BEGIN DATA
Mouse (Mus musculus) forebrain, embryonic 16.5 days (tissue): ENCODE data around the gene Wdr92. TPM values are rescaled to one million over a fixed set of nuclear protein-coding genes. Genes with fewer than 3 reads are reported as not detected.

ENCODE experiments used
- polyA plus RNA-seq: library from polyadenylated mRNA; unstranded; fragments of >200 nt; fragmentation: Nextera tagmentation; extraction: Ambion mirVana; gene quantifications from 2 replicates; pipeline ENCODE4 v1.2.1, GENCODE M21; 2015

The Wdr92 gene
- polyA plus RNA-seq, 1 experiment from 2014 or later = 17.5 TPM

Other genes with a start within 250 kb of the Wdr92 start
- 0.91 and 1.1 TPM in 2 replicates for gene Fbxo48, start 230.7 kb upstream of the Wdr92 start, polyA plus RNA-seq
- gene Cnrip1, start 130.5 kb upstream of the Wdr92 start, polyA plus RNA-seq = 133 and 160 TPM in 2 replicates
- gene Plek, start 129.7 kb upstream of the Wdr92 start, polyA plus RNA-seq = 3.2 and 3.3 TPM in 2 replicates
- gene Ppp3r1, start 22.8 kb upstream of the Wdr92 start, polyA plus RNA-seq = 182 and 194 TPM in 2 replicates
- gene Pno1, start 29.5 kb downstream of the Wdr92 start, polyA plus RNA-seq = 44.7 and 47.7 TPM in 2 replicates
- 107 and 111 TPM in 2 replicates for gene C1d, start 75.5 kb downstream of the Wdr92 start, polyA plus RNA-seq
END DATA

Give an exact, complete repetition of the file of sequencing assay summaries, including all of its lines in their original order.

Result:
Mouse (Mus musculus) forebrain, embryonic 16.5 days (tissue): ENCODE data around the gene Wdr92. TPM values are rescaled to one million over a fixed set of nuclear protein-coding genes. Genes with fewer than 3 reads are reported as not detected.

ENCODE experiments used
- polyA plus RNA-seq: library from polyadenylated mRNA; unstranded; fragments of >200 nt; fragmentation: Nextera tagmentation; extraction: Ambion mirVana; gene quantifications from 2 replicates; pipeline ENCODE4 v1.2.1, GENCODE M21; 2015

The Wdr92 gene
- polyA plus RNA-seq, 1 experiment from 2014 or later = 17.5 TPM

Other genes with a start within 250 kb of the Wdr92 start
- 0.91 and 1.1 TPM in 2 replicates for gene Fbxo48, start 230.7 kb upstream of the Wdr92 start, polyA plus RNA-seq
- gene Cnrip1, start 130.5 kb upstream of the Wdr92 start, polyA plus RNA-seq = 133 and 160 TPM in 2 replicates
- gene Plek, start 129.7 kb upstream of the Wdr92 start, polyA plus RNA-seq = 3.2 and 3.3 TPM in 2 replicates
- gene Ppp3r1, start 22.8 kb upstream of the Wdr92 start, polyA plus RNA-seq = 182 and 194 TPM in 2 replicates
- gene Pno1, start 29.5 kb downstream of the Wdr92 start, polyA plus RNA-seq = 44.7 and 47.7 TPM in 2 replicates
- 107 and 111 TPM in 2 replicates for gene C1d, start 75.5 kb downstream of the Wdr92 start, polyA plus RNA-seq